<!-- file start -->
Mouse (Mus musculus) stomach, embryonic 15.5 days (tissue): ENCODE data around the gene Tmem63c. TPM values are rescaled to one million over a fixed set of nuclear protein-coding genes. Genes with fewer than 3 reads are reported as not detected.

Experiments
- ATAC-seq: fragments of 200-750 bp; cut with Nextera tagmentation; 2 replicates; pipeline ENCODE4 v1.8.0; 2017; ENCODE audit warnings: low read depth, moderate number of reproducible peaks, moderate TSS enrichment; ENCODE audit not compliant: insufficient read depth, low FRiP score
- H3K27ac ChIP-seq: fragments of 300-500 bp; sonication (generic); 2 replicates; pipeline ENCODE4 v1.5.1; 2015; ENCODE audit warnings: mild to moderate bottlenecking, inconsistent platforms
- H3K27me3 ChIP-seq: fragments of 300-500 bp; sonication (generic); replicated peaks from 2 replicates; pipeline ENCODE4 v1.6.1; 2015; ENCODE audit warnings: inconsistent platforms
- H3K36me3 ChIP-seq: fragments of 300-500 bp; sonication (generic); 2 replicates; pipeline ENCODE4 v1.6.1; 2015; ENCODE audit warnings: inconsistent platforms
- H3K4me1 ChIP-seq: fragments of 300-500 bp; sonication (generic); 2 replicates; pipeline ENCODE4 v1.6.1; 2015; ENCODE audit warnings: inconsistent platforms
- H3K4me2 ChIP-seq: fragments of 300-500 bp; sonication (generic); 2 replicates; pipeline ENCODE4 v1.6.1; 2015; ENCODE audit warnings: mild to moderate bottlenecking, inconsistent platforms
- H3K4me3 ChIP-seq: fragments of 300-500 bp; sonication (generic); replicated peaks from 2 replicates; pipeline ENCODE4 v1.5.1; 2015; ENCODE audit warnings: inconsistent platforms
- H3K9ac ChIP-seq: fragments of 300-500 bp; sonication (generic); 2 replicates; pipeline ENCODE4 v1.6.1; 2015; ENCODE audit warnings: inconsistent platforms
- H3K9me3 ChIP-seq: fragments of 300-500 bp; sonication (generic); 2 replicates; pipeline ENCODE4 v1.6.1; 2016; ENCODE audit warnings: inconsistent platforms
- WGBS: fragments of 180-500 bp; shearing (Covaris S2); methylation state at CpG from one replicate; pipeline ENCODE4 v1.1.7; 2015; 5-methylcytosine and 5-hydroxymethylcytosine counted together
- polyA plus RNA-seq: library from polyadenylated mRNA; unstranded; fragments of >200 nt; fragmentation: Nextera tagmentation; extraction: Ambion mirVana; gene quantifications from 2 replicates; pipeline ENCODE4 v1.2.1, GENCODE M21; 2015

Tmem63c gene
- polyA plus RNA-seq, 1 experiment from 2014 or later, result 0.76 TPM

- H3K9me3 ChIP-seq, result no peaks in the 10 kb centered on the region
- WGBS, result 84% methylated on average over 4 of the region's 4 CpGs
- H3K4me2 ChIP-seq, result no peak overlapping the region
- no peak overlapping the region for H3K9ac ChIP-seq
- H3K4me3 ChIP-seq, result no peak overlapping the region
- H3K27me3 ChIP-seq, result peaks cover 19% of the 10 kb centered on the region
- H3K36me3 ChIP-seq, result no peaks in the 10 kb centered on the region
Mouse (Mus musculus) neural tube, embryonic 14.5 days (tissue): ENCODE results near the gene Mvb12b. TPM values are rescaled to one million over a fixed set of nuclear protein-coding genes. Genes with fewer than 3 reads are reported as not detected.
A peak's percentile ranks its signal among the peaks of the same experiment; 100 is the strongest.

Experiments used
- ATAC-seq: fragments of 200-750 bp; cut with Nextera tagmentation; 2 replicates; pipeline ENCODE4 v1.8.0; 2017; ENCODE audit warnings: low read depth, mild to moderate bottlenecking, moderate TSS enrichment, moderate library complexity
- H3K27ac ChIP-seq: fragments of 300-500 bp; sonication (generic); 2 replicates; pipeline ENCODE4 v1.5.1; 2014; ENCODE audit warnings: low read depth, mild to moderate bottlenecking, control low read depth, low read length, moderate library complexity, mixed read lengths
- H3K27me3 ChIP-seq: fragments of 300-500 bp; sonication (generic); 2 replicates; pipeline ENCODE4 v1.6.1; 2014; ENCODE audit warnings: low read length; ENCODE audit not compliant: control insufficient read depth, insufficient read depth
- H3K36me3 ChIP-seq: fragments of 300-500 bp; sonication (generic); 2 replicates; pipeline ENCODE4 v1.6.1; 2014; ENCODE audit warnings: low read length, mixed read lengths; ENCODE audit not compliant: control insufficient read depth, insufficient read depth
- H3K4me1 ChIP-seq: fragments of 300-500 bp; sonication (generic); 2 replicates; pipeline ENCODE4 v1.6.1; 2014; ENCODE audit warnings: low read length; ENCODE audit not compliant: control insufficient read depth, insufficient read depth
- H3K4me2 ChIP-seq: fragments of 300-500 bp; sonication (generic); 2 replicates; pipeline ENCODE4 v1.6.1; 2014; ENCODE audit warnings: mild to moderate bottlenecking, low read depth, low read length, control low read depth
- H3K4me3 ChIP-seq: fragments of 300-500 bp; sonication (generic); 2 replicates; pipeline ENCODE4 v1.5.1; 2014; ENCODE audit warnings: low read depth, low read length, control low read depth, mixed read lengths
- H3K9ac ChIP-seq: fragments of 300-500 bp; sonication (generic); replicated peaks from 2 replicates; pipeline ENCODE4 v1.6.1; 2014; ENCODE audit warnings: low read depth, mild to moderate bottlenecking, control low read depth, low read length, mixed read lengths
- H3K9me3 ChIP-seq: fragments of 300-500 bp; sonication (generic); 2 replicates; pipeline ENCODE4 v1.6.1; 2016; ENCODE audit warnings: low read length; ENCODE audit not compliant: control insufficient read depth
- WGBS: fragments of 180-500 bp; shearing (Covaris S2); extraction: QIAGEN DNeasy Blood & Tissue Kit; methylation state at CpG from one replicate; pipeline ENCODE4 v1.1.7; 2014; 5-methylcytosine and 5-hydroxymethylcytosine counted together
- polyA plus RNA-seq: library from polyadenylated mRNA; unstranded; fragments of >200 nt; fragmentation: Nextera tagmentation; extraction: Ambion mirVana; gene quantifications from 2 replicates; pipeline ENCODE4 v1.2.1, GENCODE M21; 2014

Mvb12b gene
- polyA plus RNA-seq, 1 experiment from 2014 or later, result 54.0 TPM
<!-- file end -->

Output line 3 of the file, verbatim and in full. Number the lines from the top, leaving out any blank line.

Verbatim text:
- ATAC-seq: fragments of 200-750 bp; cut with Nextera tagmentation; 2 replicates; pipeline ENCODE4 v1.8.0; 2017; ENCODE audit warnings: low read depth, moderate number of reproducible peaks, moderate TSS enrichment; ENCODE audit not compliant: insufficient read depth, low FRiP score